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ASK NOEL

If you had a mortgage of $250,000 and savings of $50,000, would you be better off putting the $50,000 into the mortgage as a redraw, thus saving interest with the loan amount being reduced, or would it be better to put the $50,000 into a savings account at 6.5 per cent return while accumulating a deposit for a new home so one could keep the existing home as an investment?

If you had a mortgage of $250,000 and savings of $50,000, would you be better off putting the $50,000 into the mortgage as a redraw, thus saving interest with the loan amount being reduced, or would it be better to put the $50,000 into a savings account at 6.5 per cent return while accumulating a deposit for a new home so one could keep the existing home as an investment?

If you place the money in an interest-bearing account, you will pay tax on the interest. I prefer the offset strategy because it gives you maximum flexibility and also the highest return after tax. Furthermore, if you rent the house out, eventually you will have a higher deductible loan as the money in the offset account would be available as a deposit on the new home.

I'm 50 and not working this financial year. I have income from shares and rent. My super is under $50,000 and I've just transferred it into a retirement savings account. Can I make concessional contributions to my super? I've made phone calls to my fund and the call centre couldn't tell me how to do it.

As you are under 65, you can contribute to super without passing the work test. Just keep in mind that your concessional cap is limited to $50,000 this financial year.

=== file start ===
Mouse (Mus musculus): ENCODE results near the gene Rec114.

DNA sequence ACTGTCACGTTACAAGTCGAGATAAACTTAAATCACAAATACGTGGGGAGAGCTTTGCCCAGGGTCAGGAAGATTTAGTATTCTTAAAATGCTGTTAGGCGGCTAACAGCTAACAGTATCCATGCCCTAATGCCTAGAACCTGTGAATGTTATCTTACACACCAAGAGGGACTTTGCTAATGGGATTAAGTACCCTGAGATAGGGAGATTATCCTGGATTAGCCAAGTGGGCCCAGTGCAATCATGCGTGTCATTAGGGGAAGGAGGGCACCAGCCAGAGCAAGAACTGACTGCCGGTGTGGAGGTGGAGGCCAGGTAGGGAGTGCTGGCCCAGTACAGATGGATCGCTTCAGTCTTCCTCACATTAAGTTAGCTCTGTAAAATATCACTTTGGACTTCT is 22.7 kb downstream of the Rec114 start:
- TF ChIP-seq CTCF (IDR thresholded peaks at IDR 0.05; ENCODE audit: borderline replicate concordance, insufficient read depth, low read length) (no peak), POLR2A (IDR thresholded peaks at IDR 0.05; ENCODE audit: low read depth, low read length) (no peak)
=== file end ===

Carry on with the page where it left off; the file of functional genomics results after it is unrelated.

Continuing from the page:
I'm 53, work in Sydney and earn $75,000 a year. I have a $750,000 home in another city, $200,000 in super and $250,000 in shares. My wife stays at home. As we like the weather in Sydney, we're thinking of buying a house instead of renting. One option is to sell the other house and use the money to buy one in Sydney. Another option is to borrow $500,000 and sell $200,000 worth of shares to cover stamp duty and 20 per cent of the purchase price and buy a Sydney investment property, into which we could move after 10 years. The rent collected from the house in the other city and the investment property would be sufficient for the interest and principal payments of the loan. Which option is best?

If you feel your home has potential, you should keep it. Once you rent it out, you can claim all the outgoings, including interest, as a tax deduction and provided you move back to it even briefly within six years, you will not lose the CGT exemption. If you intend to eventually live in Sydney, it makes sense to buy now, but because renting is far cheaper than owning, I think you should continue renting while negatively gearing the property. Make sure you check all the outgoings before committing yourself and factor into your budget the possibility of interest-rate rises.

Noel Whittaker AM is a co-founder of Whittaker Macnaught. Advice is general and readers should seek their own professional advice. Contact noel.whittaker@whittaker macnaught.com.au.


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